How to Make Natural Ink

    CRAFTS CLASSES
    TO INSPIRE CREATIVITY
    by Sarah Thomas

    About the Author

    Sarah Thomas has been a freelance writer for more than five years. She has ghostwritten e-books and articles on weddings and other topics. Her work has also been published on various websites. Thomas graduated from Daemen College with a degree in psychology.

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    Prior to the production of pens, ink was made at home from items found in nature. Natural ink was kept in an ink well and used for writing with a calligraphy pen. You can still make ink at home with natural ingredients that you likely have in your pantry or refrigerator. Plant parts are used to make inks, and the color of the plant affects the color of the final ink product. Making natural ink is a fun project for children.

    Things You'll Need

    • 1/2 cup berries (raspberries, cherries, blueberries or strawberries)
    • Medium bowl
    • Strainer
    • Wooden or plastic spoon
    • 1/2 tsp. vinegar
    • 1/2 tsp. salt
    • Small glass jar with lid
    • Refrigerator

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    Place 1/2 cup of berries into a strainer and place over a bowl. Use berries that are fresh or have been thawed. You may use one type of berry or a mixture of berries depending on the color ink you want. Cut large berries, like strawberries, into smaller pieces.

    Press the berries against the strainer with a plastic or wooden spoon so that the berries crush and release their juice. Move the berries around in the strainer and continue to press to ensure that you remove as much juice as possible.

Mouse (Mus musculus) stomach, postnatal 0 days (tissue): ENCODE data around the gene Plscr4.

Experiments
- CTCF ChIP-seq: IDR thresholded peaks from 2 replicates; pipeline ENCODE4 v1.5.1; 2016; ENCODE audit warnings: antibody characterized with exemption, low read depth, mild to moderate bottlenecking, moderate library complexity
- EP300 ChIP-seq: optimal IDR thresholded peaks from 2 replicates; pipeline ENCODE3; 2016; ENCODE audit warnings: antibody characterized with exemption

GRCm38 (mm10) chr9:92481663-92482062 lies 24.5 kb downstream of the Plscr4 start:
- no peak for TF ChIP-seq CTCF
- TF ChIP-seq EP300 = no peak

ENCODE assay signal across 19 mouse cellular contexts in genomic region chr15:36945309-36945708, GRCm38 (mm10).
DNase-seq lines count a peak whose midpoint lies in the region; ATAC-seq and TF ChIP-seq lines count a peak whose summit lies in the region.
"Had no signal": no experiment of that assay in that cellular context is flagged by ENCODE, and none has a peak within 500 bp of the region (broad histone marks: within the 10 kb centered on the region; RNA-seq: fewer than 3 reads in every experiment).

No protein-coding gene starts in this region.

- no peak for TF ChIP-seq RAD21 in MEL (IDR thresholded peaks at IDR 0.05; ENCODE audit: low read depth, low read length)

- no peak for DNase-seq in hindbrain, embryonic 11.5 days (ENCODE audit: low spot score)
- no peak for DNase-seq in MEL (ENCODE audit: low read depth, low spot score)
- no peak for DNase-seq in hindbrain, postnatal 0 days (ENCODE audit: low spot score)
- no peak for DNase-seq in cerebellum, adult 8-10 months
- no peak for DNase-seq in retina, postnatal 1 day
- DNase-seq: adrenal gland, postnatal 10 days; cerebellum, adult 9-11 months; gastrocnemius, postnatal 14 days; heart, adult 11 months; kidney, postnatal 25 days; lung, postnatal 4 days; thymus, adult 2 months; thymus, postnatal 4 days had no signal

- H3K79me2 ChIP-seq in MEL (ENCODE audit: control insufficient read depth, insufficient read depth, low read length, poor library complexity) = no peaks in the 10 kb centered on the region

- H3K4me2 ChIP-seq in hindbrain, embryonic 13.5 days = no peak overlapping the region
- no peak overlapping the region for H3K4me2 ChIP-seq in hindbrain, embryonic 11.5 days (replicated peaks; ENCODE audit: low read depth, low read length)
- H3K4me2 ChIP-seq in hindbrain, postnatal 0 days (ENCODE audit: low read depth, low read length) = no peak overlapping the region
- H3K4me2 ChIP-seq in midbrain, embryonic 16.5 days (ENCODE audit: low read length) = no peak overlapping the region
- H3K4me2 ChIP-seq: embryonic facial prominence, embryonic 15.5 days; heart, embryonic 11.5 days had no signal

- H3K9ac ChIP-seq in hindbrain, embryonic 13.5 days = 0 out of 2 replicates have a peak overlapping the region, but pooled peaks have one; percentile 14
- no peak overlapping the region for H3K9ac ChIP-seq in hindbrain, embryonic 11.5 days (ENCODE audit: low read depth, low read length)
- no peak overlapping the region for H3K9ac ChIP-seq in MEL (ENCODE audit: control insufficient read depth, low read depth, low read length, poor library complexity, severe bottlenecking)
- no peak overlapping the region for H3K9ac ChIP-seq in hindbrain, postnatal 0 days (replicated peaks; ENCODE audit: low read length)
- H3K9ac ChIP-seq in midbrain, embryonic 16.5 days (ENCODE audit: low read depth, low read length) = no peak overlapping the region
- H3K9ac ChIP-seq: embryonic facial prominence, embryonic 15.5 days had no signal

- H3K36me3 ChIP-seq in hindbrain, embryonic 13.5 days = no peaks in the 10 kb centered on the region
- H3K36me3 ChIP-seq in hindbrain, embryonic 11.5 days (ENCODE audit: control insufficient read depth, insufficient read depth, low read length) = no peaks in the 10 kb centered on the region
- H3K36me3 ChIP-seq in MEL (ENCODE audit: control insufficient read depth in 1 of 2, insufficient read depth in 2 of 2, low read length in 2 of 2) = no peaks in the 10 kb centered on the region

Remove the strainer containing the berry pulp. The bowl below should contain only berry juice.

    Add 1/2 tsp. of vinegar to the berry juice and mix with a spoon. The vinegar allows the ink to retain the color.

    Mix 1/2 tsp. of salt into the berry mixture. Salt will preserve the berry juice so that it can be used as ink without becoming moldy.

    Pour the berry ink into a clean, small jar and tightly place the lid on the jar. Keep the lid on the jar when the ink is not in use to preserve the ink.

    Store natural ink the the refrigerator or freezer when you are not using it to preserve the ink for as long as possible.

    • Berry ink ranges from pink to red to purple depending on which berries you use and the ripeness of the berries.
    • Apply the ink to disposable rubber stamps or sponges using a small, wide brush.
    • Berry ink stains fabrics and surfaces, so be cautious when moving and using ink.
    • Do not eat or drink the ink after applying it to objects.